Proud of Us


It’s a funny thing that as long as I have worked in widening participation, as many different ways we have come up with to categorise socio-economic class for students, universities lag way behind in understanding the same make up of their staff.  Since I have been at the University of Southampton I have had the chance to consider this through the Social Mobility Network, a group for students and staff from working class backgrounds that was set up by my colleague Savanna Cutts when she was a Student Union sabbatical officer. In the two years since the Network has been active we have been fortunate to build a motivated Action Team who have set up varied channels for starting and maintaining conversations.

The Class Ceiling podcast has produced ten episodes covering a range of subjects and hosting expert guests. We were fortunate to have Dr Rebecca Montecute of the Sutton Trust discuss her research into accent bias, and the UK’s first professor of social mobility Lee Elliot-Major on the show. The podcast has been notable for provoking discussion about class issues around the University in spaces outside of widening participation or EDI, which indicates a wider cultural engagement. In parallel the Action Team have devised and delivered events to support and disseminate. The Network host regular social sessions for staff and students to connect and share as well as more high profile occasions. We ran a festival to celebrate Social Mobility Awareness Day last June. This culminated in Top of the Class, a conference to talk about class. We were lucky to be joined by Kieran Barry and Jordan Elliott, student union representatives from Warwick and Imperial; Anne-Marie Canning, CEO of the Brilliant Club and Justine Greening former Secretary of State for Education and Chair of the Purpose Coalition. We were able to announce at the conference that we will begin to collect data on socio-economic class for new staff, making us one of the first universities in the UK to do so.  There is a live podcast episode from the conference if you want to get a flavour of what went on. Most recently we have been concerned with visibility of working-class staff, students and alumni at the University and we curated a photography exhibition at the John Hansard Gallery in November. The exhibition was hugely popular and attracted over 6,000 visitors in its three-month run and was picked up for articles in wider discussions about social mobility.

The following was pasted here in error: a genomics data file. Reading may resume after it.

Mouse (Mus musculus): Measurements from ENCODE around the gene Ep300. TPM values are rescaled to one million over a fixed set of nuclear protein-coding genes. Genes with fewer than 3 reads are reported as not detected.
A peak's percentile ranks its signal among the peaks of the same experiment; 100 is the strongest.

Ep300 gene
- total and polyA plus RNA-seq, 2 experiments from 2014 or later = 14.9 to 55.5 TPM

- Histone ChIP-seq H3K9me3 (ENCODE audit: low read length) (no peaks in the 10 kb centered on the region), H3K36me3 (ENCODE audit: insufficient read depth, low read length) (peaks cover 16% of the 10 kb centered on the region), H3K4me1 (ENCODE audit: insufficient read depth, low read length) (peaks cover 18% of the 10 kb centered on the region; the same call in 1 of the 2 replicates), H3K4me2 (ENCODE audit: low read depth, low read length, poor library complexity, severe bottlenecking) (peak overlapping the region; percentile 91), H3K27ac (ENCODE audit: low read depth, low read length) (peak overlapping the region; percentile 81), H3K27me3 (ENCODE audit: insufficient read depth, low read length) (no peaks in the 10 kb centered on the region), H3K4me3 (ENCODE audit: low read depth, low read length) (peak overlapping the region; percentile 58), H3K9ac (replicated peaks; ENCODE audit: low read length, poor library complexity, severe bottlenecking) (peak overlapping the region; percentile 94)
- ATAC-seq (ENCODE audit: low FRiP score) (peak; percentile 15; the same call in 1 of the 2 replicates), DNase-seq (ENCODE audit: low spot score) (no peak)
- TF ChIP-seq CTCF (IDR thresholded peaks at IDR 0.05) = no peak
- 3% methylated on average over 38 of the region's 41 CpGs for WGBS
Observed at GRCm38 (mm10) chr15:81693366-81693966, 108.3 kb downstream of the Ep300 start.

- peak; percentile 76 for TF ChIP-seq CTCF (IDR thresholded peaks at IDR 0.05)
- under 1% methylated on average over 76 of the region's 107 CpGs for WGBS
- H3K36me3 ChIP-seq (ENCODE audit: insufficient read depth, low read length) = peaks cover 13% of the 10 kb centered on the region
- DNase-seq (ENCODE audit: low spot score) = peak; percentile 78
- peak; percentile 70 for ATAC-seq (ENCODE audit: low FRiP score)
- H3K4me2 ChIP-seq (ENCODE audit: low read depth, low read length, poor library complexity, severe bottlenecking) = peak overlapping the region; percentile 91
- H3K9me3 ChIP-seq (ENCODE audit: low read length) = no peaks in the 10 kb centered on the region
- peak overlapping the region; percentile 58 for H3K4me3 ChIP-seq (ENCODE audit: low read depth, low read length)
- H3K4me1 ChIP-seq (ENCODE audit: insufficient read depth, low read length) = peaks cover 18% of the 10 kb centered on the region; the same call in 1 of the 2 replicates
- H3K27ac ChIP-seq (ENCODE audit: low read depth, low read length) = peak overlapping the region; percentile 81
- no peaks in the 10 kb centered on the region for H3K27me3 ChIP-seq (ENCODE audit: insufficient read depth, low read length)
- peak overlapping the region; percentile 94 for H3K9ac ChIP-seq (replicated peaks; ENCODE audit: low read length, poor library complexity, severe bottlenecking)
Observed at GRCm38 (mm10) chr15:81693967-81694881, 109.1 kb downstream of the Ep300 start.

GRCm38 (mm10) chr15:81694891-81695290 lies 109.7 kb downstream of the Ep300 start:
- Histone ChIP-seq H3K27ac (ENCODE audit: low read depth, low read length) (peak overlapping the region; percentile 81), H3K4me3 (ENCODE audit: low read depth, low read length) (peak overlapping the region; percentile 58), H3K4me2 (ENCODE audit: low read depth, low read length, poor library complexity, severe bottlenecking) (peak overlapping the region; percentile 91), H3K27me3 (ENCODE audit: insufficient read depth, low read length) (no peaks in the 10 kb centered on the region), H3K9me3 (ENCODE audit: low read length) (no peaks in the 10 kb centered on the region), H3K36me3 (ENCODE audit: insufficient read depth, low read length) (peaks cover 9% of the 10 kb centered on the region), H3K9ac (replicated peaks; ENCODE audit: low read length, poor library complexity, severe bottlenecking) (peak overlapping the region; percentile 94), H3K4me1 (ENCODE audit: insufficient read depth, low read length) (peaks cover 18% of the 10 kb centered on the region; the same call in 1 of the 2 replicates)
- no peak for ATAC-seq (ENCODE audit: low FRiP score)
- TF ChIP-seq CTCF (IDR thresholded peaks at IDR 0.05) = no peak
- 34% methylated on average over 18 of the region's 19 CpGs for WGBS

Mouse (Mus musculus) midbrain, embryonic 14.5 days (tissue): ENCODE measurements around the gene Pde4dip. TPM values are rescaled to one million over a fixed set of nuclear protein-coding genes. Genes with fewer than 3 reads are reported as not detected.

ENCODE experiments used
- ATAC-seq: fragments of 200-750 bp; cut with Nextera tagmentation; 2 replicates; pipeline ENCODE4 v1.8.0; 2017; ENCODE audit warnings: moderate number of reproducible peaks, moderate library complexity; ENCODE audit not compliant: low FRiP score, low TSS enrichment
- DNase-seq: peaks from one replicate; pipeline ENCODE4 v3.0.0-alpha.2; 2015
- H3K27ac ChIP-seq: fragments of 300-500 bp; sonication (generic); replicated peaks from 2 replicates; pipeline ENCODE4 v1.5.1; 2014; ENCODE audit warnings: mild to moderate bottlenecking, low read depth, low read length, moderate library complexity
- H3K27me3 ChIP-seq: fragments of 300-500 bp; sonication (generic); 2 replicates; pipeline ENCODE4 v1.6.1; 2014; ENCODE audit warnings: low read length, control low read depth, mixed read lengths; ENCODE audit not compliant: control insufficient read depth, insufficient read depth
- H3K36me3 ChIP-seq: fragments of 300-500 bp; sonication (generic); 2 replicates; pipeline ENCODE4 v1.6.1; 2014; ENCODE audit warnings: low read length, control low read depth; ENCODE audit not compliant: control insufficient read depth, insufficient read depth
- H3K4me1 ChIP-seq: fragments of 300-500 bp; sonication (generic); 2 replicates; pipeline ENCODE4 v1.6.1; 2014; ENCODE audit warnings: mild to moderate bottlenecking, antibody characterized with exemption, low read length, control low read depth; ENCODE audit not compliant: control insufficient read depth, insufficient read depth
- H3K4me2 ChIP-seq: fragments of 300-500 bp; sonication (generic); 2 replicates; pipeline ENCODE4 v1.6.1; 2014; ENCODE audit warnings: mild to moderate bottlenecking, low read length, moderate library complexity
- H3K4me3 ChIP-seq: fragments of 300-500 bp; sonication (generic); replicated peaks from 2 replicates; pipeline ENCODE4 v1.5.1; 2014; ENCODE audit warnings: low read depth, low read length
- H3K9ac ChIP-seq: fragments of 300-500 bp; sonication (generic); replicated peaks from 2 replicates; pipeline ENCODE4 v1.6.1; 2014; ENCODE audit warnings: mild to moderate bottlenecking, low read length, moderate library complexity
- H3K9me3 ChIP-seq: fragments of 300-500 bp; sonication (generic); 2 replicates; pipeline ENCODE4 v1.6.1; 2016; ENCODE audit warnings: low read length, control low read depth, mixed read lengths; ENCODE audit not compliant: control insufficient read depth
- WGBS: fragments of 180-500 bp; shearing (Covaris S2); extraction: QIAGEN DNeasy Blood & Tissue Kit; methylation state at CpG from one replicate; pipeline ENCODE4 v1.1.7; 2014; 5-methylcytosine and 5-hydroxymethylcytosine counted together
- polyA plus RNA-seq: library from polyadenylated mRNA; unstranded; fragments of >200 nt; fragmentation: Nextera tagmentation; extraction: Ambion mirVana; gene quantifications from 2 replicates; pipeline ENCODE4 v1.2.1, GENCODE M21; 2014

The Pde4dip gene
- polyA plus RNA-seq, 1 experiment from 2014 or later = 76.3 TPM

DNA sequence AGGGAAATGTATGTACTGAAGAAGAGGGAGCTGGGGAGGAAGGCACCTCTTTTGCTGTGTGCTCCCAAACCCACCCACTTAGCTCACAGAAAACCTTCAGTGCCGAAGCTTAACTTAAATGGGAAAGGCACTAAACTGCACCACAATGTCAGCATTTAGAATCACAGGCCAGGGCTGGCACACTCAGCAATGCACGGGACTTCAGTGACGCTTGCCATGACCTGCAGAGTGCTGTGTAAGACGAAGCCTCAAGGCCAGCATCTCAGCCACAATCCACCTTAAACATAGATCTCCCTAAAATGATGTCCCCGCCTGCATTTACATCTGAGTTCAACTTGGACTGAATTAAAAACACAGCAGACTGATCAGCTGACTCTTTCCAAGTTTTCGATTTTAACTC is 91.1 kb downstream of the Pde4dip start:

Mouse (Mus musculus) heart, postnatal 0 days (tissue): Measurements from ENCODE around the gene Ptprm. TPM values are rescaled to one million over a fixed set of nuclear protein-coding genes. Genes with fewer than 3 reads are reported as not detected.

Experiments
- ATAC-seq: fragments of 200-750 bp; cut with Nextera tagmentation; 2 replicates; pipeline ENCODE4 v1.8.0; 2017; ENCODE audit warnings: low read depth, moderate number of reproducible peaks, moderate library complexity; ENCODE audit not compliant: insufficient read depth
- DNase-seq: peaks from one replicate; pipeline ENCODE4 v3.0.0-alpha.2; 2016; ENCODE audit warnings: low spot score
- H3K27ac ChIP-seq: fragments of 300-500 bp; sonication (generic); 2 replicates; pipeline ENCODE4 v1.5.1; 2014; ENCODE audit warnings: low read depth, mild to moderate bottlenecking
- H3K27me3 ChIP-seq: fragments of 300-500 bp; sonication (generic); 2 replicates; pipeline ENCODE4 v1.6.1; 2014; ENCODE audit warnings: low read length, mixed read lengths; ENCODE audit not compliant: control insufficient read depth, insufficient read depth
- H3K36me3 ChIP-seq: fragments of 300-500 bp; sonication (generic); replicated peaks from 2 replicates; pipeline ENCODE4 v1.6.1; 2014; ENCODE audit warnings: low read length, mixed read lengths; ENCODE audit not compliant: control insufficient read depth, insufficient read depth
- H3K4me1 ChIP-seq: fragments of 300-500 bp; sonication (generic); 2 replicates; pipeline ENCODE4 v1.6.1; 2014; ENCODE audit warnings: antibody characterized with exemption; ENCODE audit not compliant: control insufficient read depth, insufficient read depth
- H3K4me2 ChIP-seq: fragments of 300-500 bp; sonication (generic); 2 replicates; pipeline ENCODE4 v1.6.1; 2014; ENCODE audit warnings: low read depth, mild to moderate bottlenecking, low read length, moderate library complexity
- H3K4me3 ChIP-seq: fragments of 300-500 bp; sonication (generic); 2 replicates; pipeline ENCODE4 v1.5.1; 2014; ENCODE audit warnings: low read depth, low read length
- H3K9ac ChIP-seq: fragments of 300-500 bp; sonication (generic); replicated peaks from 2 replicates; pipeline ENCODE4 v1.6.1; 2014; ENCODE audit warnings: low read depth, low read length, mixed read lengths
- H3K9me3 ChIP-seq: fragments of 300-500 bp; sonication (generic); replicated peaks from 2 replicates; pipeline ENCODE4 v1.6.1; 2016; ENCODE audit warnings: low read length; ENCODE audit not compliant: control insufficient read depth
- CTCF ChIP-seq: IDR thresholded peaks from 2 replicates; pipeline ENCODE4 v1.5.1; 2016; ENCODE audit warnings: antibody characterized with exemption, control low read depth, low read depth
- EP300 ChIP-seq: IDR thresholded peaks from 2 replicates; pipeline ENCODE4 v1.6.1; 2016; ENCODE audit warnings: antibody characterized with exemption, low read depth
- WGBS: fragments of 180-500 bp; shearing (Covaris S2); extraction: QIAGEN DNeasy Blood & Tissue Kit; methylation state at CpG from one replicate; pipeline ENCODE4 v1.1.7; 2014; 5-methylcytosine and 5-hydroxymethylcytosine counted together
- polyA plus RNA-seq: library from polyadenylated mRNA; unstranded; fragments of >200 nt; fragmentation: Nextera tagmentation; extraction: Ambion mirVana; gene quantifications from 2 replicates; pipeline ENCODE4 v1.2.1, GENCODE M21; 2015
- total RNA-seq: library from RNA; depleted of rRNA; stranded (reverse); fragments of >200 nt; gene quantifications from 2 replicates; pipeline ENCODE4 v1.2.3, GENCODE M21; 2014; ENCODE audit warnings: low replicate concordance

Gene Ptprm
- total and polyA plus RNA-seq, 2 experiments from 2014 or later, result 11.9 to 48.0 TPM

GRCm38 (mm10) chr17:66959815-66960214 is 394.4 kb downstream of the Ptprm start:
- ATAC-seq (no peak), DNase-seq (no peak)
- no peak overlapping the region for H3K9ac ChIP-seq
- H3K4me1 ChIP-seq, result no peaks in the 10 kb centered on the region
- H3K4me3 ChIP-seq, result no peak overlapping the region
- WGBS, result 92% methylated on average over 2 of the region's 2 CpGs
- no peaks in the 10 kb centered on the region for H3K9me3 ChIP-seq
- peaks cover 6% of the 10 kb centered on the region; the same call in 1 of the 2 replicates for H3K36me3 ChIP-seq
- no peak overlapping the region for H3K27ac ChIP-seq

In the two years the Network has been running we have learnt a few things. Firstly, momentum can be channelled to make noise and push things forward. From very small beginnings the Network now has 200 members, has delivered all that activity, achieved two Highly Commended and Golds for University of the Year at the Social Mobility UK Awards and influenced policy. Secondly, creating spaces for people to connect and support each other is powerful. It’s a sad fact of life that our country is still rigidly classified. Acknowledging this, challenging it and providing networks works. One of the important things to recognise is the intersection with class and other protected characteristics, and working with other staff networks has highlighted specific issues that need to be addressed. Finally, we learned that we don’t know a lot. As I mentioned at the top, higher education is far behind the corporate sector in acknowledging socio-economic barriers as a problem for both individual opportunities and organisational achievement. Many companies now routinely collect data on their staff on socio-economic background to understand gaps in hierarchy and pay. Universities to not, so even though we know there is a national class pay gap, we have no way of knowing how this affects higher education.

To illustrate the importance of this work, I’ll bring in a colleague from a working-class background that does not work in widening participation or EDI. When I asked her what she thought of our conference she said “it made me proud of us”.

If you are interested in setting up a social mobility network or similar, please get in touch:


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